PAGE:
Someone turned the radio up louder, its music insistent, shrill. Bligh tried to come to terms with what was happening to him. The steady pressure in his head was frightening, a sure sign that he really was insane. He felt himself to be right on the edge of some mental precipice. It would not take much…

“I hear voices,” he said quietly. He had to explain, had to find the words from somewhere. “My head … I can’t keep track of it all. I see bodies, too. All day, all night. They talk to me.” He drank more wine and focused on its heat in his belly. “I’m mad,” he said. “Mad.”

He drank some more.

Later, the old man started his chant again. Nobody paid him any attention at first, but gradually the people stopped talking and silenced the radio. In their ones and twos they turned to watch, then started to clap out his complex rhythm. Bligh felt no anger now, only a mellow sense of well-being that centred in his gut and rippled outwards.

He did not object when Lila rose from where she had been sitting, head on his shoulder, hand on his thigh. He watched as she found the movements of her dance once again, her eyes locked unblinking on his. He drank some more from the jug of wine.

After a few minutes, she started to wail that twisting note that had reached right inside Bligh earlier in the evening. She wrapped her arms around her body, pulling at her clothes, teasing, and all the time her eyes were fixed on Bligh’s.

It crept up on him stealthily.

Sitting, watching, drinking … then suddenly he was out in the cleared dirt space with Lila, crying aloud, the old man’s chant pulling Bligh’s body about as if he was a marionette jerked by some mad puppeteer’s wires. He clutched at his head, trying to interrupt the pattern and stop, but still his body jerked and twisted and that awful chant pounded through his head. All he knew was the fire, the insane twitching of his body, the undying, timeless rhythm battering the inside of his skull.

At some point – he knew no sense of time – things started to change. A new rhythm, a new chant, supplanted the old. The voices of the people were all around, the people with whom he had shared this grim little shanty town. All chanting a single word, over and over again. “Who?” they cried. “Who? Who? Who?”

He did not understand, but he sensed that he did not have to understand.

“Who? Who? Who?

Somewhere in his head: the pressure, transforming. Rising through the levels of his mind, bursting forth to take over his senses and submerge all that he was, all that he had ever been.

“Who? Who? Who?

Expanding, a force that would destroy him and know no different. Rising up to take over.

“Who? Who? Who?

He stood and spread his hands, and then there was sudden silence.

“Who?” said the old man, eventually, his chin glistening with saliva and sweat.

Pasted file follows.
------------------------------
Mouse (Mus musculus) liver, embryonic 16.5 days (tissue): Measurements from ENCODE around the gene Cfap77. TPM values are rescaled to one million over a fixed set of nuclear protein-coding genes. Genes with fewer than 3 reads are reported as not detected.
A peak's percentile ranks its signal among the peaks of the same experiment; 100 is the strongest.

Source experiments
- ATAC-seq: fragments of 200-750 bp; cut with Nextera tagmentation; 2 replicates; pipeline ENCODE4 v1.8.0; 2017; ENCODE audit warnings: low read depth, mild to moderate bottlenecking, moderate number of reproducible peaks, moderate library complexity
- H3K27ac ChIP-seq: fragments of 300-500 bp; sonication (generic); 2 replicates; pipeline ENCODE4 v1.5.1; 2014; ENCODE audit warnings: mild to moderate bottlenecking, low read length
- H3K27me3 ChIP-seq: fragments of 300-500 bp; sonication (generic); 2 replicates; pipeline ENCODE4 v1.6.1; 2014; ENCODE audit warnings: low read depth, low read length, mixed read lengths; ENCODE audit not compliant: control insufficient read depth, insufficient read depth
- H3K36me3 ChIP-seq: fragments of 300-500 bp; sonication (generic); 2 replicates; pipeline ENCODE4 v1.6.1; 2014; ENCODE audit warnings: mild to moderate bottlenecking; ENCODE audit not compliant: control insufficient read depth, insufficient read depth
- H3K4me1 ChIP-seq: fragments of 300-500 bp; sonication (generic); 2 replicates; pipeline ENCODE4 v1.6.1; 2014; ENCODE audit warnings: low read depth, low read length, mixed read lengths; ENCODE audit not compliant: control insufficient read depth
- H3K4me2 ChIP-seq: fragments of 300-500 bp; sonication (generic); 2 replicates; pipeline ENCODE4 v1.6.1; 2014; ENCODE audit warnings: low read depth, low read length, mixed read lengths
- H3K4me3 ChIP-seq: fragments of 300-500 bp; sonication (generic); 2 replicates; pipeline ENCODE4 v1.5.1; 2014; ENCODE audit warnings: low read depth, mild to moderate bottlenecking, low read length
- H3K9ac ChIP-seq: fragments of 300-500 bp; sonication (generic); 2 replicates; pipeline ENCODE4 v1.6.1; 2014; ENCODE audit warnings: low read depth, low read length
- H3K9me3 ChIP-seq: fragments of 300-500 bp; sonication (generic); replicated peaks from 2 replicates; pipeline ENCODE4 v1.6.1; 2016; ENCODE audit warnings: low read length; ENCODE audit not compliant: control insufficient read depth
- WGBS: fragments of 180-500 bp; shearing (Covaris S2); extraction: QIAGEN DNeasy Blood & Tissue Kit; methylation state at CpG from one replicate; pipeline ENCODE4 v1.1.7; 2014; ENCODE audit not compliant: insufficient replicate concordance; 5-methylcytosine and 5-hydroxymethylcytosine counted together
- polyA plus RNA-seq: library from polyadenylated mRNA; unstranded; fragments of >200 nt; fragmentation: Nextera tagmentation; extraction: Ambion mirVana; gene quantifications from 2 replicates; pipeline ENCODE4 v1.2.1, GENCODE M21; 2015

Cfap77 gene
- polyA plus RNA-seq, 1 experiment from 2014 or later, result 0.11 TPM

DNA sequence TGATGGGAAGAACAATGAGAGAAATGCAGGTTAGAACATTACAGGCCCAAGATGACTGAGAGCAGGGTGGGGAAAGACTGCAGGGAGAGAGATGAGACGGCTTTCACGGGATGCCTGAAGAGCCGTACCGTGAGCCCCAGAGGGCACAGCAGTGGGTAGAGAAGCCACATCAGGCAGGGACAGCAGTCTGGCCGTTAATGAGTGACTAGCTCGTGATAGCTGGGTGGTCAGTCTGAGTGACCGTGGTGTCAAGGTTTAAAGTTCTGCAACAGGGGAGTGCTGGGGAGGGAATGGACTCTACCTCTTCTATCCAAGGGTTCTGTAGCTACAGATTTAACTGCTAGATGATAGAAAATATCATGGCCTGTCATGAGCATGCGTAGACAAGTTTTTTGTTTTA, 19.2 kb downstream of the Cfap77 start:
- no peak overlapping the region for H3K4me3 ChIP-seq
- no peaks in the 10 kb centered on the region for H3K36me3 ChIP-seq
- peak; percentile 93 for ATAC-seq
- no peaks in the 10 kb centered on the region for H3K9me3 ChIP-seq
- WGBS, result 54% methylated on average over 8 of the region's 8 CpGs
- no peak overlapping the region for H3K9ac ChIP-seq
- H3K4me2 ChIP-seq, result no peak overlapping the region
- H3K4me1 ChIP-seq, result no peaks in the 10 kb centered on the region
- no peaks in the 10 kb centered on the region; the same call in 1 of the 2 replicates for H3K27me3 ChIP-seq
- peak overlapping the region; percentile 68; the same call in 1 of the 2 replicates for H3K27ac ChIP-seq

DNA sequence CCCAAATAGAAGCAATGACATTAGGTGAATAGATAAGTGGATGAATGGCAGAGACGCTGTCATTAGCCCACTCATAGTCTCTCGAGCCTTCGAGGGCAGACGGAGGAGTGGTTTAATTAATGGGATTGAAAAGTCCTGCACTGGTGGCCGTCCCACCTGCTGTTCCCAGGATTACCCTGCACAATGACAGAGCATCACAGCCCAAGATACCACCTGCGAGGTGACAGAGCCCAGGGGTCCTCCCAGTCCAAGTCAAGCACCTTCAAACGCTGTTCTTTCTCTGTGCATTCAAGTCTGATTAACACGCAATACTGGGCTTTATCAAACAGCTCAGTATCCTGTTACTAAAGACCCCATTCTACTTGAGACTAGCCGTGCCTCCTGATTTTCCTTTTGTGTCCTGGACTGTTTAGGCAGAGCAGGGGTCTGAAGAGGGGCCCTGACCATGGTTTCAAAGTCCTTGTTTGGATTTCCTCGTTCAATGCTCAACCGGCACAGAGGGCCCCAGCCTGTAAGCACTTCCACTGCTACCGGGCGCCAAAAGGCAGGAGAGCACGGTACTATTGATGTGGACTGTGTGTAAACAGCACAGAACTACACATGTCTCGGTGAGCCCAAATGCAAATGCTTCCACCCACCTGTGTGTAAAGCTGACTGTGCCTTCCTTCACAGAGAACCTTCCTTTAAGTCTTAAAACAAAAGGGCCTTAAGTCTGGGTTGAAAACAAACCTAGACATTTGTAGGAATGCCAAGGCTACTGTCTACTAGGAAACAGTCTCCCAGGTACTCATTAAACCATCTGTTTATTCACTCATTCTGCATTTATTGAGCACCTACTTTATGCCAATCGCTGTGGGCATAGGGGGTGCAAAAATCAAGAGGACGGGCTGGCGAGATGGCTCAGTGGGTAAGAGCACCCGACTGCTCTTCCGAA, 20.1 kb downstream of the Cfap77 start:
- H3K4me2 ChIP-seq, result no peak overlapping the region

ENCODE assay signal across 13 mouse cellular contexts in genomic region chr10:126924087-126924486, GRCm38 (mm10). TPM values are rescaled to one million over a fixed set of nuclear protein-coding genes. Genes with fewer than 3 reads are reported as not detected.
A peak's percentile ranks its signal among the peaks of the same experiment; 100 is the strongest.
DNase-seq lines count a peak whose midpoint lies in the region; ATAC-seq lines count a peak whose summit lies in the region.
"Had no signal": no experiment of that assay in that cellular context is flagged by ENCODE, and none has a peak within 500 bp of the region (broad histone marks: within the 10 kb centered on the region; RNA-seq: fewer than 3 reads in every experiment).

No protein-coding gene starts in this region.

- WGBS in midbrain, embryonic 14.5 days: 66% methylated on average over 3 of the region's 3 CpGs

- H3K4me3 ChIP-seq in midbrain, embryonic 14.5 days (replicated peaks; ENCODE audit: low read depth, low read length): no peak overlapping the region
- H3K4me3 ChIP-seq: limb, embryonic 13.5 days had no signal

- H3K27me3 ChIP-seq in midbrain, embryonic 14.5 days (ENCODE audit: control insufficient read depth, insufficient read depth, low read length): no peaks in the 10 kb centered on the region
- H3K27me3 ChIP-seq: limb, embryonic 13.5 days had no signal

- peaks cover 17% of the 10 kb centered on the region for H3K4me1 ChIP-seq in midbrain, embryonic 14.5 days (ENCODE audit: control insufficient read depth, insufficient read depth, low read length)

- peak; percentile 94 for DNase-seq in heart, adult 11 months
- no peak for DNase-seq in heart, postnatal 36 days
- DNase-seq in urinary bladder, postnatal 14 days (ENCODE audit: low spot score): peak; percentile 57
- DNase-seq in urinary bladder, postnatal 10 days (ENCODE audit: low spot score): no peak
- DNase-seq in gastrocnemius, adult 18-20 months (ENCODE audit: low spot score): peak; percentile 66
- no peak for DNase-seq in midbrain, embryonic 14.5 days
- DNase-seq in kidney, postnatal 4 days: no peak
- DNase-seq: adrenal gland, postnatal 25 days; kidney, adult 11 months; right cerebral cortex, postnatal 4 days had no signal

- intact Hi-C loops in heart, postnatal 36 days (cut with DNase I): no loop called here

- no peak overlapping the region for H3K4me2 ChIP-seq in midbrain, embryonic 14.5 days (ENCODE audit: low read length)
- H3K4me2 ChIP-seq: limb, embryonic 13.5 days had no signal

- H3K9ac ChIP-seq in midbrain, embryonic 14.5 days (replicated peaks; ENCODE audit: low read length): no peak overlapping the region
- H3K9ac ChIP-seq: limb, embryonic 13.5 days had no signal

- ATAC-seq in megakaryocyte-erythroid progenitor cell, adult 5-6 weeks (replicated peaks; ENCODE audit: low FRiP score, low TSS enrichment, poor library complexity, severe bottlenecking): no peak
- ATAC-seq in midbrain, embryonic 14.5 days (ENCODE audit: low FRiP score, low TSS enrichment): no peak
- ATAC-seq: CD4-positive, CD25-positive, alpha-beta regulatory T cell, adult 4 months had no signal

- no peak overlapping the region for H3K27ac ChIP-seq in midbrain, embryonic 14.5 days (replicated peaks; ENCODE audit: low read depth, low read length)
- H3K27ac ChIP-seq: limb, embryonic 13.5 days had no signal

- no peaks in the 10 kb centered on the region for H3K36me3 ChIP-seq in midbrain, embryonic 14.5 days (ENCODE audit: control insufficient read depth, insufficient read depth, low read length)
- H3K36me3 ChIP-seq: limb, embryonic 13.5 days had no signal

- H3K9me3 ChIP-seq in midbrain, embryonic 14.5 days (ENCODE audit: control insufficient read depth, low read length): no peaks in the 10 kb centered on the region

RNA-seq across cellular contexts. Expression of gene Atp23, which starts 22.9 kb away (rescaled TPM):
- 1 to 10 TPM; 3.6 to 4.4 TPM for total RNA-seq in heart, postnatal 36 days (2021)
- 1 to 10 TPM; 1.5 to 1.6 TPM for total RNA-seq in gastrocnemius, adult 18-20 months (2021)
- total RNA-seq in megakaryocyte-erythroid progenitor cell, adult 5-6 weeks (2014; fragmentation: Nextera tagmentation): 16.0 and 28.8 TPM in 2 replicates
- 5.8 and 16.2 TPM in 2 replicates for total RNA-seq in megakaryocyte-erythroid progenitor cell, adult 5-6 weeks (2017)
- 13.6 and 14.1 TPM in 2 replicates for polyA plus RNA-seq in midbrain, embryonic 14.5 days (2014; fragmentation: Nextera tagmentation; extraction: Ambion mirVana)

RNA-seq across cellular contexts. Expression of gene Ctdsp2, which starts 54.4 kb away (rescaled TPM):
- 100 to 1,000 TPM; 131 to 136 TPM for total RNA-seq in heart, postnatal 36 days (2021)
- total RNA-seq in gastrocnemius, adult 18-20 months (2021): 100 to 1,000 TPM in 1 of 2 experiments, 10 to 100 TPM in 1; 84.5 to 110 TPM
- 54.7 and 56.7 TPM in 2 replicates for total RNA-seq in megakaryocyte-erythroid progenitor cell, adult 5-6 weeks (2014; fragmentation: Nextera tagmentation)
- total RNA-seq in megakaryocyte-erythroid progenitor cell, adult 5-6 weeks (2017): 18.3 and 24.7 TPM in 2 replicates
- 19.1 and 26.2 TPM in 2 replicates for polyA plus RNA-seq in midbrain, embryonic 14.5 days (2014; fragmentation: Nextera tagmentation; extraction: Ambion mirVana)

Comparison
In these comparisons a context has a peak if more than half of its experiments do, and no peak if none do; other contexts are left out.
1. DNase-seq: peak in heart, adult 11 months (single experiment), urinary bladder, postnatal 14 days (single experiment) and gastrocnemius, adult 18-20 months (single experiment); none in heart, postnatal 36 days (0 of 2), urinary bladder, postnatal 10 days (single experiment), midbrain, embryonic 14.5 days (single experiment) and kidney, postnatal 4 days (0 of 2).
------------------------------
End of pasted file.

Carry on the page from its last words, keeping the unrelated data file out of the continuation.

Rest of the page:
“I am…” said Bligh, who was no longer Bligh, in a voice no longer Bligh’s. “I am the second of the Lords Elemental: I am Lord of Stone.” Now, he smiled. “I am,” he said, “your Saviour.”

Autumn: the Year of Our Lords, 3963


‘A man answers the call of his people … and so he answers the Call of the Lords.’
The Book of the World, ch.8, v.68.

They heard the first gunshot as the train pulled into the station.

Bligh’s grip tightened on Madeleine’s hand just as the shot was answered by three more. Facing them, a woman stared back blankly, her scrawny arms wrapped like honeysuckle around the tall wicker poultry basket resting on her lap. Two young girls by her side giggled and hid their faces when Bligh glanced in their direction.

The train lurched to a halt and Bligh and Madeleine joined the throng by the carriage’s door. Movement brought life back to Bligh’s legs, numb from an hour or more on a narrow wooden seat. At the exit he realised Madeleine was watching him closely. They had been lovers since the summer yet still he felt a self-conscious heat prickle his skin. He leapt to the cobbled platform and used his bulk to steady himself against the flow as he helped Madeleine down.

“Anasty.” They spoke the name of Trace’s capital city together and then laughed. The whipcrack of another gunshot sounded – far too close – and they allowed the crowd to sweep them through the station-house and out into the street.

“We should find somewhere in which to stay,” said Bligh, his Traian distinguishable from that of a native only by its grammatical correctness.

Madeleine slung her light bag over Bligh’s shoulder and kissed him tenderly on the cheek. She flicked dark hair back from her face and turned a full circle to look at the city. “The boarding houses won’t be full,” she said. “We have plenty of time.”

Holding hands, they walked on the pavement, heading in the general direction of the Old Town. Crooked buildings lined the street, three or four storeys high and perhaps two centuries old. Boards covered some of the small windows and bullet-scars and soot marked the stone facades. Here and there, outside shops and seemingly ordinary houses, long lines of people stood resolutely in turn.